April 13, 2009

Gender Paper

The scene that I chose is the one where Lupita tries on different wigs, and with each wig comes a generalized life that would go with the wig. The scene is very significant, in terms of gender roles and assigning what one must look like in order to do a certain role.
The wigs:
Single Lady Wig: In this wig Lupita is transformed into different career roles. She quickly takes the wig off, claiming that it looks horrible on her. My question from this "role" is why does Lupita need to be single in order to have these careers? Is this just the authors way of shedding light on the subject, or is this the accepted role of women? In this scene there are no men, to contrast the differences between the two.
Soiled Flower Wig: Lupita is a street walker in this wig. A very naive street walker. The portrayal of women fighting in this scene is reminiscent of women fighting over men in general. Which to me, is very alarming. The man in this scene is the peace bearer, which brings to mind that women are not capable of finding peace amongst themselves, they must have a middle man to bring understanding, because after the man leaves the post, and "solves" everything, the two girls seem jolly with each other. The roles are very gendered.
Usurper Wig: This wig makes Lupita become a mistress. This scene is my favorite scene, the way she is just laying about doing nothing, waiting for her man to arrive. How she gave up everything living life as a leper just so that she can be with him, is very reminiscent of women who just live their lives for the man. The fact that the maid, is familiar with her situation, and knows that she will too be out of a job. It is sad too, how the woman knew what was to become of her in her situation, but seems to do nothing about it, instead she purrs to him, that she misses him. The women play very gendered roles, the maid, working, cleaning, cooking, and the mistress staying fresh, and clean for the man.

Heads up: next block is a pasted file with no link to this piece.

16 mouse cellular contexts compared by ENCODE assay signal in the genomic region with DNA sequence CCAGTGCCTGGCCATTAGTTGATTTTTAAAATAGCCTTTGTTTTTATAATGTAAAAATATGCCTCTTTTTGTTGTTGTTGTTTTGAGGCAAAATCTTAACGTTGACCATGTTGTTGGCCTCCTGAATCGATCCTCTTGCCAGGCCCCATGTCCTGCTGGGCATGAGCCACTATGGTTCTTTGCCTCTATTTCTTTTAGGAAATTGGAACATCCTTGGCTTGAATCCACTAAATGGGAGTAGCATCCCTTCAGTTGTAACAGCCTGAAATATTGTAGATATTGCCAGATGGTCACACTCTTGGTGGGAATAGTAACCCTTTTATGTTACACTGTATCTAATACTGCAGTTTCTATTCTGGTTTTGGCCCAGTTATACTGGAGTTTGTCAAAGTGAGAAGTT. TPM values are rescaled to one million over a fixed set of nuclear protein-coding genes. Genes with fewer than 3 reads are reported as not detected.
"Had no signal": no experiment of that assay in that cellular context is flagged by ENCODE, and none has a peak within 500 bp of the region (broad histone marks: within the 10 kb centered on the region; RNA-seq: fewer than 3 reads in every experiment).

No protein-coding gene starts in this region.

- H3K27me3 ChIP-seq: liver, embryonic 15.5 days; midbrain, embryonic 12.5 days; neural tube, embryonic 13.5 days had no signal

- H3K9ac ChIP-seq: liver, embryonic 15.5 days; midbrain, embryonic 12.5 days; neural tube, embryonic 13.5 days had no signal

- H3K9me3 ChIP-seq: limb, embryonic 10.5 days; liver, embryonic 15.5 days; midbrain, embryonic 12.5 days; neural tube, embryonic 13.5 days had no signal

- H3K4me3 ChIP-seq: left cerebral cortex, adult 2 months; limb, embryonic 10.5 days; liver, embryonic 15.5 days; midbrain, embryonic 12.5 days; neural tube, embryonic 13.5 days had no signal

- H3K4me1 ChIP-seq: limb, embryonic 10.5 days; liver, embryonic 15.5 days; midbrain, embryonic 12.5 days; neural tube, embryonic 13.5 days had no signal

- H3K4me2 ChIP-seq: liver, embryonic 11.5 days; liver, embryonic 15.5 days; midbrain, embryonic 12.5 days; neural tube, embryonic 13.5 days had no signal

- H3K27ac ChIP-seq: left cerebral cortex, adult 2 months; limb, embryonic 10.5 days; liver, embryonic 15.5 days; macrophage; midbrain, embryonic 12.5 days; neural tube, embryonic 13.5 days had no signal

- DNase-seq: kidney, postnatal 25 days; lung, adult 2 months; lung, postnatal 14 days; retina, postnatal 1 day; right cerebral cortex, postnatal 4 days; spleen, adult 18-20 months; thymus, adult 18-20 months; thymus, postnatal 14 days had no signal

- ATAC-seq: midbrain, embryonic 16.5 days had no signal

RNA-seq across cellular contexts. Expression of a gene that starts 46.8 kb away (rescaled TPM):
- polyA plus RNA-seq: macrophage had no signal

Woman of Action Wig: This wig takes her to a reporting job. She seems to work very hard, and is also very aware of the current politics of her country, careful not to mention any countries that were currently against. The women that Lupita interviews could also be considered different versions of herself, one whom is controlled by her husband, one whom is controlled by her work, another whom is doing her work, simply because that was what her father had wanted.
Edge of the Storm: This is the last and final wig, this wig brings her to a academic standard, she is meeting with a group of women, a club. She informs them all of this book "The Eternal Feminine", I didn't really like this wig, or this segment from the scene, it seemed disjointed from the rest, almost as if the author wrote it as a after thought to the rest of the book. Essentially, though, this wig is too educated for Lupita, who in a fit of anger stomps all over the wig. The ideas presented were too progressive for her.
Overall, when you combine the whole wig scene, I feel that it was a bit negative towards women, I'm not sure if the author wanted her work to come off with a hint of satire, but thats what I find. The main character, Lupita seems weak, and not able to stand up for herself at all. Most women, might be able to connect with the main character, or be able to relate. I can not relate at all. Although, this was written quite some time ago. I believe that Bell Hooks, would agree with me on some level covering this reading. If Rosairo Castellanos was trying to prove a point, she might have tried to be less subtle and more straight to the issue. She seemed to curve around the issue, touching on it slightly, but then she would veer off to another issue.

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